Grad student Kathleen Bogart has Moebius syndrome, a neurological disorder that causes facial paralysis: no smiling, no blinking, no lateral eye movement. A New York Times article, Seeking Emotional Clues Without Facial Cues, looked at her experience and that of others with Moebius.
When she tried working with refugees from Hurricane Katrina, Bogart often couldn’t connect with them. They didn’t see sympathy or understanding in her face–because she can’t express those things facially. People in conversations mirror and react to one another, and we’re usually very skilled at detecting and interpreting very small physical signals: a forced smile, a distracted glance.
This is a complicated area. It’s not necessarily the case that people with similar paralysis can’t recognize emotion, but the inability to mimic is a barrier. Some people cope through other channels: eye contact, for example, or voice. The challenge has turned into a research field for Bogart.
I had no special interest in studying facial paralysis, even though I had it; there were many other things I could have done. But in college I looked to see what psychologists had to say about it, and there was nothing. Very, very little on facial paralysis at all. And I was just — well, I was angry. Angry. I thought, I might as well do it because certainly no one else is.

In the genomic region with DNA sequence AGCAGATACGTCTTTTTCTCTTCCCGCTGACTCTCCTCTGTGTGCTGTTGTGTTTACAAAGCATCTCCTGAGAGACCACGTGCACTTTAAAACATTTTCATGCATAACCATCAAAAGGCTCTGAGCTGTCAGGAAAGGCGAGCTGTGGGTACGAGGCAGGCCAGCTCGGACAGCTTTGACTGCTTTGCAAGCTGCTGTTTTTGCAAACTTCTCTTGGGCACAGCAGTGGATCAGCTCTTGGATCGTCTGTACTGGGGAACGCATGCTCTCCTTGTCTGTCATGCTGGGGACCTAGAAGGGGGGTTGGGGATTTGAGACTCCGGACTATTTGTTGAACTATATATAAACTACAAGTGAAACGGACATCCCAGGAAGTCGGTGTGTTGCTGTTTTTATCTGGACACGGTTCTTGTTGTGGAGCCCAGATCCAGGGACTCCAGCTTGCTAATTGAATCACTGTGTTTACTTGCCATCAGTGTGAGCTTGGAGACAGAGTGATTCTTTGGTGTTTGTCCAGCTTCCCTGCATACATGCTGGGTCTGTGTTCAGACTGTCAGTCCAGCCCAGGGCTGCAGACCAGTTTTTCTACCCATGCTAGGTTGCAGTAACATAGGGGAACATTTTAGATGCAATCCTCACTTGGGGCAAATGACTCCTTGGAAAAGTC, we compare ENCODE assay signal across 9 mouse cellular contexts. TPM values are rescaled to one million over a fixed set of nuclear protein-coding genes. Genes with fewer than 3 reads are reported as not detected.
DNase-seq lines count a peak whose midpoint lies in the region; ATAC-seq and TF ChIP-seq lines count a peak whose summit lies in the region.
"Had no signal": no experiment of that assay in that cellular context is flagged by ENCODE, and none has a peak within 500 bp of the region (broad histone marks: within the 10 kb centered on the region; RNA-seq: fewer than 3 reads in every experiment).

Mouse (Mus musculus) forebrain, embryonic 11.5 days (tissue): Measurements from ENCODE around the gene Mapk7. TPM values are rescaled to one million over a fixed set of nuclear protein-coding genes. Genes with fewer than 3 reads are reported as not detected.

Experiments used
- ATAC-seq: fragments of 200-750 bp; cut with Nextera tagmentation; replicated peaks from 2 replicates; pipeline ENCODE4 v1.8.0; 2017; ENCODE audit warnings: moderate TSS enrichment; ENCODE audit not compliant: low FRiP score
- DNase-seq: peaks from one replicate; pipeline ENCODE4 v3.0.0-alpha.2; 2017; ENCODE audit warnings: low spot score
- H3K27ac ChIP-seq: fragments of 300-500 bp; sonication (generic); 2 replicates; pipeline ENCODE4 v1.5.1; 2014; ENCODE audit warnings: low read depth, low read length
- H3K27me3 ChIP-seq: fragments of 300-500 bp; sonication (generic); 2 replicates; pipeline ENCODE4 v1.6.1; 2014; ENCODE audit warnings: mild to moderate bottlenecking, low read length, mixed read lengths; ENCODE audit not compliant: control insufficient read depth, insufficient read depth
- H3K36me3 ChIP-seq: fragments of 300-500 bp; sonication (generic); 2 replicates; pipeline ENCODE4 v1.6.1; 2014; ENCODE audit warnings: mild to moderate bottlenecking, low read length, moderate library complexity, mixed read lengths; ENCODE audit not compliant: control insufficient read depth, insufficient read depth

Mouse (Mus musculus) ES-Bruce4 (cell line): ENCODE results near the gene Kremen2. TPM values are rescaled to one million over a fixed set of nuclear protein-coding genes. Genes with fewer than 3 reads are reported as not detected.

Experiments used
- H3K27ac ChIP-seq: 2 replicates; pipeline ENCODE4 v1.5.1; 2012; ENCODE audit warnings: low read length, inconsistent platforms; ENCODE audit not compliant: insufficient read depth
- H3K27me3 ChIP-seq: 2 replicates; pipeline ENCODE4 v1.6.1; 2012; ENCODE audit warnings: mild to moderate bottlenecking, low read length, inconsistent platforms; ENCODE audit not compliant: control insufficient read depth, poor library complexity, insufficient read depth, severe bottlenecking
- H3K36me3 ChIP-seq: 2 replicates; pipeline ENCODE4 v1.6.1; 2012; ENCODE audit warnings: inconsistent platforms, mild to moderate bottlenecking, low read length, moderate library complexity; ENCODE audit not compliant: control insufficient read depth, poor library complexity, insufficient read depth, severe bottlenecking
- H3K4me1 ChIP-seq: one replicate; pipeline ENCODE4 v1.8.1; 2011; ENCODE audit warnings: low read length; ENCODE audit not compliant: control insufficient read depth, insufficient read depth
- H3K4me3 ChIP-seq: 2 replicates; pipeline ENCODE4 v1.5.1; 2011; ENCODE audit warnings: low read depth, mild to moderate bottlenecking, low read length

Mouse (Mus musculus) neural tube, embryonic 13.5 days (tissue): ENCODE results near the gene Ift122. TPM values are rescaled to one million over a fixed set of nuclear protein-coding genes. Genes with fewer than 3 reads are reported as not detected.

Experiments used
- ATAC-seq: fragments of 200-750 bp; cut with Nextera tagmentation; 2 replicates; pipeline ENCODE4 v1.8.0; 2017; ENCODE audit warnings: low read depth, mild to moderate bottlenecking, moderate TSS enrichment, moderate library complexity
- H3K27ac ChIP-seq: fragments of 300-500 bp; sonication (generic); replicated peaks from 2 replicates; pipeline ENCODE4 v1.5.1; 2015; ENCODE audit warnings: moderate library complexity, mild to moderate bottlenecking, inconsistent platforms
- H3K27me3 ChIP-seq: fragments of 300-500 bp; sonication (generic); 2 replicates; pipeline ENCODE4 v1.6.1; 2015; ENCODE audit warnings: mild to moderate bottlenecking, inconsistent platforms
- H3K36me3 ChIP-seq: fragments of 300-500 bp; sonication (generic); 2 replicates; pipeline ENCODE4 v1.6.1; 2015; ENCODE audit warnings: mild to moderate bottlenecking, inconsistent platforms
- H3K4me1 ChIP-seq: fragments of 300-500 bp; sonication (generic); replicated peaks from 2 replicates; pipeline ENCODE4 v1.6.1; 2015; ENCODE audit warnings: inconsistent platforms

One result was a study of how people with Moebius recognize facial expressions (link is a PDF) of her study, demonstrating that the ability to mimic the expressions of others is not essential to recognizing their emotional state. As the Times article suggests, if the strategies that people with Moebius use to understand emotion are “teachable,…they could help others with social awkwardness, whether because of anxiety, developmental problems like autism, or common causes of partial paralysis, like Bell’s palsy.”
The Times website has aslide show in which Bogart talks about having a face that can’t express emotion.
2 thoughts on ““Facial paralysis makes me a really good judge of character””
Fascinating, Dave. I’d be interested in hearing how Bogart would compare her experience working face-to-face with Katrina victims to efforts offering support only through text and/or voice –say, via a discussion board or telephone.
Jane, I had a similar thought when reading this. You can imagine how disconcerting it could be at first to deal face-to-face with someone like Bogart. You’d have to recognize and adjust your interpretation of cues (or the lack of them).
I know you’ve had extensive experience with “virtual presence.” One small example from my own background: I helped conduct a series of training sessions via phone teleconference (in the days before things like WebEx). As part of setting expectations, I’d tell participants, “If you have a question or a comment you want to make, go right ahead. Just start by saying, ‘This is Connie in Denver.’ That way I’ll know who’s speaking, and when you get to your question or comment you’ll have my full attention.”
Not foolproof, of course, but a way of compensating for the last of visual cues.
I think anyone who’s had to deal with the online-chat version of support can generally recognize when the other person is using a script, typing in a non-native language, or both.